To the casual observer, 18 June would have passed by unnoticed.
To football fans, it was a day that three notorious footballing underachievers began their journey hoping to escape their respective stereotypes.
The three European teams in question, England, Belguim, and Sweden, overcame their African, Central American and Asian opponents respectively.
First up, Sweden (1958 runners-up and 1994 semi-finalists) defeated Korea Republic 1–0. The statisticians may have you believe that Sweden dominated this game but Korea were worthy opponents.
A penalty kick from Andreas Granqvist in the 65th minute was all that separated the sides. Koreas work ethic was exemplary and they were unlucky to leave empty-handed.
Belguim, a nation who competed in the first edition of this tournament in 1930, was paired against Central American minnows Panama. Panama was brave and adventurous getting to halftime without conceding a goal while also reminding the Belgians that this would be no cakewalk.
Sadly for the Panamanians, Belgium overcame their initial nerves to score three goals in the second half courtesy of Dries Mertens and a brace from Romelu Lukaku.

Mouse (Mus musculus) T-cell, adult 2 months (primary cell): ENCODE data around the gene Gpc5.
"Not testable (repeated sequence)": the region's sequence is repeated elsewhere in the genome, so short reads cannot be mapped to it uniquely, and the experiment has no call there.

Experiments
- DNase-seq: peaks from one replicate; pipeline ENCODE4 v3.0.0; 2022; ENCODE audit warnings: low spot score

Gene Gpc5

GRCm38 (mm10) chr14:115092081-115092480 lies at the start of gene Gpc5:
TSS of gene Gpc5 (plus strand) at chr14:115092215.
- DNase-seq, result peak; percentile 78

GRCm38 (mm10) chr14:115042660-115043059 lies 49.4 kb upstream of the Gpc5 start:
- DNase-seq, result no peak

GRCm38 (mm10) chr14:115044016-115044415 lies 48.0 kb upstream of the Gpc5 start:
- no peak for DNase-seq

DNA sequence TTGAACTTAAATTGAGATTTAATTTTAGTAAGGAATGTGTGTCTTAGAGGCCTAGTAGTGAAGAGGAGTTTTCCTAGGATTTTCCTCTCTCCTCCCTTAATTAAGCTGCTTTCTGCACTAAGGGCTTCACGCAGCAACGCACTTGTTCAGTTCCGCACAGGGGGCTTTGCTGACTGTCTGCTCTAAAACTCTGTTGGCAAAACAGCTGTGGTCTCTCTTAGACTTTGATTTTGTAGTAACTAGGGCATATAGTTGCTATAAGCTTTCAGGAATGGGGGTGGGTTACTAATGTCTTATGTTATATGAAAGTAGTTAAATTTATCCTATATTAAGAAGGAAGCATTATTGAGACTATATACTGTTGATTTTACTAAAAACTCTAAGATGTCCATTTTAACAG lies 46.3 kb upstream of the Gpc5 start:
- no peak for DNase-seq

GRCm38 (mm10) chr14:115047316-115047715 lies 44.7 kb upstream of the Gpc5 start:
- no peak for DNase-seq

England, winners in 1966, seemingly cursed by its own media’s overzealous and frenetic coverage of its national team, beat the number one ranked African team, Tunisia 2–1.
Tunisia had little to work with as a well organised English defence broke down every attack with ease. Tunisia’s only goal was from a questionable penalty decision by Colombian referee Wilmar Roldan. The spot kick was converted by Ferjani Sassi.
Harry Kane put in a true captain’s performance as he contributed with two goals in the 11th and 91st minute.
Harry Kane has more World Cup goals in 90 minutes than Wayne Rooney managed in his entire career. pic.twitter.com/uSjsGx7RHG
— bet365 (@bet365) June 18, 2018
Tomorrow’s final first round group games are between Colombia and Japan followed by Senegal and Poland.